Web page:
Immigration Judge (United States)

An immigration judge, formerly known as a special inquiry officer,[1] is an employee of the United States Department of Justice who confers U.S. citizenship or nationality upon lawful permanent residents who are statutorily entitled to such benefits.[2] An immigration judge also decides cases of aliens in various types of removal proceedings.[3][4] During the proceedings, an immigration judge may grant any type of immigration relief or benefit to an alien, including to his or her family members.

An immigration judge is appointed by (and works under the direction of) the U.S. Attorney General.[5][6][7] In other words, under the Immigration and Nationality Act (INA), immigration judges act as representatives of the Attorney General and can only act according to authority delegated by the Attorney General (such as under the regulations) or by the INA.[8] There are approximately 465 immigration judges located across the United States.[9] An immigration judge can either be a citizen or a national of the United States.[10][11]

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  1. ^ 8 U.S.C. § 1101(a)(47)(A)
  2. ^ 8 U.S.C. § 1421 ("Naturalization authority"); 8 U.S.C. § 1447(a) ("Request for hearing before immigration officer."); 8 U.S.C. § 1101(18) ("The term 'immigration officer' means any employee or class of employees of ... the United States designated by the Attorney General, individually or by regulation, to perform the functions of an immigration officer specified by this chapter or any section of this title.").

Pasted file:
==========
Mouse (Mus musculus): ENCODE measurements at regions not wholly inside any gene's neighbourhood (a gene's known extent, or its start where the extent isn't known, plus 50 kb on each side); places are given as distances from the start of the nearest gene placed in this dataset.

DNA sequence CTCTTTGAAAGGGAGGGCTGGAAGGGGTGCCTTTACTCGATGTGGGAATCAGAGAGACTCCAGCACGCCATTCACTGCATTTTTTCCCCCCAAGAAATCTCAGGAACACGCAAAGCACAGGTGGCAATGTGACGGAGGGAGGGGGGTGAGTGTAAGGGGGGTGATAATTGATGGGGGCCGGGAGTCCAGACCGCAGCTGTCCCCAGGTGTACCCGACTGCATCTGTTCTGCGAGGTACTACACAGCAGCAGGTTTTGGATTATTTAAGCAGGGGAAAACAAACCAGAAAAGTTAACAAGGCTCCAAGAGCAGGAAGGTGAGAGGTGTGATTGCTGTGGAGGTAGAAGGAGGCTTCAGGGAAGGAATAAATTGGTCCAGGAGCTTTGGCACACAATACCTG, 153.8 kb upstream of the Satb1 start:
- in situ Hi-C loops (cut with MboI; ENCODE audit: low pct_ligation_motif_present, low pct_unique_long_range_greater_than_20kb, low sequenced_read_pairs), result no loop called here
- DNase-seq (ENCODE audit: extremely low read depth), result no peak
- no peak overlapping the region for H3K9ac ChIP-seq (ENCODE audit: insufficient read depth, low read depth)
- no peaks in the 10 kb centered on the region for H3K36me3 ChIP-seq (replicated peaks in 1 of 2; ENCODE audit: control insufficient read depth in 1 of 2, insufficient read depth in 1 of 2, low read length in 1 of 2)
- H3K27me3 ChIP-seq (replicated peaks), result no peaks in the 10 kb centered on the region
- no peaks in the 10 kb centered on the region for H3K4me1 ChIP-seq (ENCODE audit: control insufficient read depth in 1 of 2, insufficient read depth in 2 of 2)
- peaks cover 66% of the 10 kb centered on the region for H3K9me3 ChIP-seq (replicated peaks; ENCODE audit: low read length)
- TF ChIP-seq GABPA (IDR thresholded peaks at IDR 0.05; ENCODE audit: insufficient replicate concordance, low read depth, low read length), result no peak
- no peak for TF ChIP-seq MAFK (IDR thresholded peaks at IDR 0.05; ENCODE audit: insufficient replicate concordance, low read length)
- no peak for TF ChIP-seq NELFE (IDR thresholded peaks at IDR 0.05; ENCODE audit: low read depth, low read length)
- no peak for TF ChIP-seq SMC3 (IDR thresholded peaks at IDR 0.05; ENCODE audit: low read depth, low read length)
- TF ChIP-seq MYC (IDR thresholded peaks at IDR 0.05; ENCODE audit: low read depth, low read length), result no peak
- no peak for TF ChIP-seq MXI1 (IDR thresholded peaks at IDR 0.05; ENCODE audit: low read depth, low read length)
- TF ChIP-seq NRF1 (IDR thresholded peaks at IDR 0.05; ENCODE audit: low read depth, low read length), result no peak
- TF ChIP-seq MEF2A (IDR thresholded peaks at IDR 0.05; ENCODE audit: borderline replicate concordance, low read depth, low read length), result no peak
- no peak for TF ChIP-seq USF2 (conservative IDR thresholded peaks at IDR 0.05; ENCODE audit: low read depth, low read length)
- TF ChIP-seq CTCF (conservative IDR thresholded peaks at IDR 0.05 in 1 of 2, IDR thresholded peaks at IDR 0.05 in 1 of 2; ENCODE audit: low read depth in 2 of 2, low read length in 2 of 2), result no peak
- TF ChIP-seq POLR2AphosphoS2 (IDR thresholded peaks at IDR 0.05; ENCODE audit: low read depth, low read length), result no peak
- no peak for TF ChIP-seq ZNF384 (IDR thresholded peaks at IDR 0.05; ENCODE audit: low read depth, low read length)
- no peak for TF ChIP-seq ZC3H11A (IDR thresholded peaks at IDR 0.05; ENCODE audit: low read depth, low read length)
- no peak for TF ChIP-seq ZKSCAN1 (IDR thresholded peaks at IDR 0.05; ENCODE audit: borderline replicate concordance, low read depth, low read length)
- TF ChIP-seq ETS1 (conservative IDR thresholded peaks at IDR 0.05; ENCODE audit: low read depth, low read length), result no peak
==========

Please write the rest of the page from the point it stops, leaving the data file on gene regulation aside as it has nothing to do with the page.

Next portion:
3. ^ 8 U.S.C. § 1229a(c)(1)(A) ("At the conclusion of the proceeding the immigration judge shall decide whether an alien is removable from the United States."); see also Matter of Falodun, 27 I&N Dec. 52 (BIA 2017).
  4. ^ 8 C.F.R. 1003.14 ("Jurisdiction and commencement of proceedings").
  5. ^ 8 C.F.R. 1001.1(l) (defining "immigration judge").
  6. ^ "Attorney General Sessions Delivers Remarks to the Largest Class of Immigration Judges in History for the Executive Office for Immigration Review (EOIR)". U.S. Dept. of Justice. September 10, 2018. Retrieved September 24, 2018.
  7. ^ Kopan, Tal (September 10, 2018). "Sessions criticizes immigrants' attorneys before immigration judges". CNN. Retrieved September 24, 2018.
  8. ^ Matter of S-O-G- & F-D-B-, 27 I&N Dec. 462 (A.G. 2018).
  9. ^ "Executive Office for Immigration Review to Swear in 28 Immigration Judges, Bringing Judge Corps to Highest Level in History". www.justice.gov. 2019-12-20. Retrieved 2019-12-27.
  10. ^ "Immigration Judge". EOIR. Retrieved September 24, 2018. You must be a U.S. Citizen or National.
  11. ^ 8 U.S.C. § 1101(22) ("The term 'national of the United States' means (A) a citizen of the United States, or (B) a person who, though not a citizen of the United States, owes permanent allegiance to the United States." (emphasis added); Black's Law Dictionary at p.87 (9th ed., 2009) (defining the term "permanent allegiance" as "[t]he lasting allegiance owed to a state by its citizens or [permanent resident]s.") (emphasis added).

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